Progressive overload seems to have a mind of its own. Sometimes you can do everything possible right, and you won’t make a single effing gain. You could be eating perfectly, never miss a training session, keep track of every single weight you’ve lifted, and not a gain will be had. Not a single gain. You couldn’t even buy a gain.
Other times you could be doing everything completely wrong. Not tracking anything, eating KFC double downs for lunch AND dinner, drinking beer as your main source of water – Coors Light obviously, and you make all the gainz in the world.
Have I mentioned that the body is tricky? Because it is. If this sort of thing happens to you, don’t get down OR cocky. Don’t feel like this a huge waste of time or that you’ve got the secret all figured out. Physiology is really complicated, and there’s a lot that goes into it. The best possible thing you could do is just keep plugging away.
Newbies should LOVE progressive overload.
It is common knowledge in the world of strength training that the first 6 months – year of strength training is the best of your life. During this period it’ll seem like every single session someone winds up stronger, bigger, and with more body control. It leaves those of us who have lifted for years green with jealous rage, and not looking near as much like the Hulk as we want.
If you’re new, TAKE ADVANTAGE OF THIS. This time is invaluable in building a base of strength and size that will benefit you for years to come. Basically anything you do is progressive overload, meaning that during this period the body is continually adapting.
Those of us who have taken an extended time off of training, think anything over 3 months, can also see a similar thing happen. If you’ve been away for a few months and get back into it, the gainz will come quicker than usual. The longer you’ve been away from training, the longer you’ll make gainz more quickly. You’ll also find yourself sitting on top of a plateau quicker than a complete newbie though, so be ready for that cold shower of reality.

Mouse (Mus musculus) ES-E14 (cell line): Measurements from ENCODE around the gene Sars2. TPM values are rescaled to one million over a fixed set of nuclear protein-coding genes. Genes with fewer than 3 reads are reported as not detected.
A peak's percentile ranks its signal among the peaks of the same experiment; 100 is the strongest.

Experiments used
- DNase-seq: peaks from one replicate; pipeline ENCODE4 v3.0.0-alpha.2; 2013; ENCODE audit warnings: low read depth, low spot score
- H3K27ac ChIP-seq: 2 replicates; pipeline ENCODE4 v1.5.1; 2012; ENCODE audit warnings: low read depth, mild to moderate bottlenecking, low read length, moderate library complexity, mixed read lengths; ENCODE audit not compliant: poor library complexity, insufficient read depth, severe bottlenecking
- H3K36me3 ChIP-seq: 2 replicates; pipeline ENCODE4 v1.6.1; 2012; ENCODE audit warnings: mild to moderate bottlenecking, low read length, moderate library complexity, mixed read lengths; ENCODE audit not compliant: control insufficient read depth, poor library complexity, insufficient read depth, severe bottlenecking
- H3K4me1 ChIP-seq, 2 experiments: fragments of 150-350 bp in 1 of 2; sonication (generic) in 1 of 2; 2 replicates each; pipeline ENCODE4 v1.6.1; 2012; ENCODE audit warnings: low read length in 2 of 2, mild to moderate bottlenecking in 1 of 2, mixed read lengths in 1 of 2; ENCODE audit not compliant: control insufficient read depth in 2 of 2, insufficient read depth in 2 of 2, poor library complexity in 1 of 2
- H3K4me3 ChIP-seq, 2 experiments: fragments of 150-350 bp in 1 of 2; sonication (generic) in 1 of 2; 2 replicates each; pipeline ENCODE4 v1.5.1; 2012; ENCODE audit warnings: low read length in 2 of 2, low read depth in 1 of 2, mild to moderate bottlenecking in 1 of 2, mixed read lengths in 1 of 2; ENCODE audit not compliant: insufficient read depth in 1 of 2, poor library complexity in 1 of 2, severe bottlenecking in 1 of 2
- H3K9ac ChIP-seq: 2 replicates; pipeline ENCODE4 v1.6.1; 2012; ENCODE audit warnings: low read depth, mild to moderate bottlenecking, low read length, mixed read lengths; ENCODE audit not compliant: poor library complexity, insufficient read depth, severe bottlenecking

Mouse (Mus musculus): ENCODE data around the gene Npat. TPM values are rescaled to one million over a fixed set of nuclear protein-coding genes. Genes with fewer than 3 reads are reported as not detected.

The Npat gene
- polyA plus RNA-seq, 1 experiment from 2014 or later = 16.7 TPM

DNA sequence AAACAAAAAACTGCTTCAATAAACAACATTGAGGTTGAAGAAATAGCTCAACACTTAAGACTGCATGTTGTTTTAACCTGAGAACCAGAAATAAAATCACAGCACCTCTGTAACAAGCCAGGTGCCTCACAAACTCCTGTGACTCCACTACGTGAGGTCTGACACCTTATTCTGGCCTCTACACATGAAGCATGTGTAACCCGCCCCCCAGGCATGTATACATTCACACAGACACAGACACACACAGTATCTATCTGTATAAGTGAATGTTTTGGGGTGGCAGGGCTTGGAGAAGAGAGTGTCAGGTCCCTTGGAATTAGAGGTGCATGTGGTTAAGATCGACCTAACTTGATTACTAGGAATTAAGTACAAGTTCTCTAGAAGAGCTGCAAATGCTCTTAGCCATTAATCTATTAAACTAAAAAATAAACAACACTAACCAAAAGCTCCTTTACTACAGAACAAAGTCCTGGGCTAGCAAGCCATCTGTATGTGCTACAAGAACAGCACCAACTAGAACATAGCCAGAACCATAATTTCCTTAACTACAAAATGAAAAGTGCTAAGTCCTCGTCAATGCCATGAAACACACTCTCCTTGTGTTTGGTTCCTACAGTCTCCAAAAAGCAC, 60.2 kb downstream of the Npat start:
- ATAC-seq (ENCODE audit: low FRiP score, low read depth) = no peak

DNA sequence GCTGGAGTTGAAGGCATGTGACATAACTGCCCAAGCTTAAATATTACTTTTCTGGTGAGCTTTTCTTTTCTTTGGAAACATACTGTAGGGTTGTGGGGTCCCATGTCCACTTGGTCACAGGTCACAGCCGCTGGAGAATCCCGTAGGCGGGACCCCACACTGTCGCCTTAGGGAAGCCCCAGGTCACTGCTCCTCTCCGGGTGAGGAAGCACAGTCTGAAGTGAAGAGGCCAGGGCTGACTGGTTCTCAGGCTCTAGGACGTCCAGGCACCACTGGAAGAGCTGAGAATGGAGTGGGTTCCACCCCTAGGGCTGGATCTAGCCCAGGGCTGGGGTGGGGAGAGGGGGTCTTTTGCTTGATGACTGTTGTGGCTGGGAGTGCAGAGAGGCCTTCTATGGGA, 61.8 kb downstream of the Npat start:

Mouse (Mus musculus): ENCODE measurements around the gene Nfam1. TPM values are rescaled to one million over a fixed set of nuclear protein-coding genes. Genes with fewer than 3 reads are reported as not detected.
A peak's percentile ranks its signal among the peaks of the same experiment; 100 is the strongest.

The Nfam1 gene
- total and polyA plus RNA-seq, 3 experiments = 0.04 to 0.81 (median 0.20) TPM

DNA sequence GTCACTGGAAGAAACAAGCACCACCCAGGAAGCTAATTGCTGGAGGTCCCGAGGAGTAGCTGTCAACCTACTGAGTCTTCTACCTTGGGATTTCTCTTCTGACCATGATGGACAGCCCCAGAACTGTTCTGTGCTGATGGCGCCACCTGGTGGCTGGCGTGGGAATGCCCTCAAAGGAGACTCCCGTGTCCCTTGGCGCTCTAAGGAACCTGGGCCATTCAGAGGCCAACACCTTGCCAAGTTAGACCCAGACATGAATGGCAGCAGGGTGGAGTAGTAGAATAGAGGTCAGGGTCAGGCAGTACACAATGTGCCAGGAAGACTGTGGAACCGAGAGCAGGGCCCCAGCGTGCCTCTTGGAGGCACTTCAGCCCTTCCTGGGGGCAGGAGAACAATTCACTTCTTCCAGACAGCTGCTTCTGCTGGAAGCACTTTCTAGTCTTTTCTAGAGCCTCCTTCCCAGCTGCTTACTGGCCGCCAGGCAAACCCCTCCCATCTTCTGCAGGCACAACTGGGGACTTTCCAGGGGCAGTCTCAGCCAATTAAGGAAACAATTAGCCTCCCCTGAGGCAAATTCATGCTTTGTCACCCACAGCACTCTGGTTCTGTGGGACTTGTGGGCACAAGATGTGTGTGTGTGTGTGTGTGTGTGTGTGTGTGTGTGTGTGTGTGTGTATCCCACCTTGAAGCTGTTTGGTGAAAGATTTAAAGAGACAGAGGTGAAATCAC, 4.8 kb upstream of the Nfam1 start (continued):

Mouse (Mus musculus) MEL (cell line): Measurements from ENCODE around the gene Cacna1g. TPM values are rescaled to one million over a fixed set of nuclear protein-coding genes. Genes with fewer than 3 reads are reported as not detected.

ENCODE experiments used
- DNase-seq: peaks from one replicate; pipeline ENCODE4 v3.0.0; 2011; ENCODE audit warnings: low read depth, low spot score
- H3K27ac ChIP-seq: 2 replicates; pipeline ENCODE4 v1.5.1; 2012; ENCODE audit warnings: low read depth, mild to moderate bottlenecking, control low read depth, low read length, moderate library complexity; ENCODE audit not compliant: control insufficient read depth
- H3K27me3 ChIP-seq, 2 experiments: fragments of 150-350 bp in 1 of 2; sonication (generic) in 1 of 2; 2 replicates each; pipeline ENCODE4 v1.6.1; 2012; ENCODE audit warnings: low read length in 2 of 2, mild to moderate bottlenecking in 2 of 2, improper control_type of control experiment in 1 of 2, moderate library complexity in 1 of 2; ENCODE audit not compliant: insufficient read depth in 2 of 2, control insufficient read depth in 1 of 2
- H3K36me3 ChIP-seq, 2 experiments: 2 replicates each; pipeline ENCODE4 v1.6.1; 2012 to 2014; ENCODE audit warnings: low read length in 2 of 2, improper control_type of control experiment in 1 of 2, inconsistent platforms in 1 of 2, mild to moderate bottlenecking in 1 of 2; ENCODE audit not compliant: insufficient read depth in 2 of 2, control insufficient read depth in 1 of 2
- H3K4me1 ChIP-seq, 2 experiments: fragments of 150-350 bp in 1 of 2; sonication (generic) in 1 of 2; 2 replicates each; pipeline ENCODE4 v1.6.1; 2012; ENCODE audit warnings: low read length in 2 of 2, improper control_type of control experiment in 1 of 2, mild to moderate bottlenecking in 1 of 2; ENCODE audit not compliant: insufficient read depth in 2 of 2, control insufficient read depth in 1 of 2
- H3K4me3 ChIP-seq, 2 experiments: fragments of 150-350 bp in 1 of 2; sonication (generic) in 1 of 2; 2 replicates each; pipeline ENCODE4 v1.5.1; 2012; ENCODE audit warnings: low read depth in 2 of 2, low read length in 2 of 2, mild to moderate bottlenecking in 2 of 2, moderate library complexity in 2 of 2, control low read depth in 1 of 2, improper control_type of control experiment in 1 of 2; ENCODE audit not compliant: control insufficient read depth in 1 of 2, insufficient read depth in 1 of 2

If you’re a strength training veteran (more than a year under the bar):
Progressive overload won’t come near as quickly. Sorry to say it. Sometimes it can feel like you couldn’t buy a gain with all the money in the world. Other times you may make gainz every damn day during a program.
That’s not to say you won’t make any gainz at all. Of course gainz will be had in some manner or another, they just won’t come very quickly. However completely switching gears can make you feel a little bit like a newbie once again. Like switching from a running program to a powerlifting program. Initially in the program you’ll likely see a ton of progress, thanks to the completely new stimulus.
Other times you may switch gears and not see progress for a while, then all of the sudden things seem to “click” and gainz can’t come soon enough. This is because unfortunately gainz don’t happen in a linear manner. Nothing in strength training happens linearly. Not strength gainz, size gainz, fat loss. Nothing.
This sounds really unfair, and maybe it is. It does kind of suck that nice and steady weight loss doesn’t always happen. But without those periods of no weight loss, or no strength gainz, the times where it seems like we’re just kicking ass and taking names all day long wouldn’t be near as awesome. Those times make it all worth it, and those times aren’t possible without incorporating progressive overload into your training.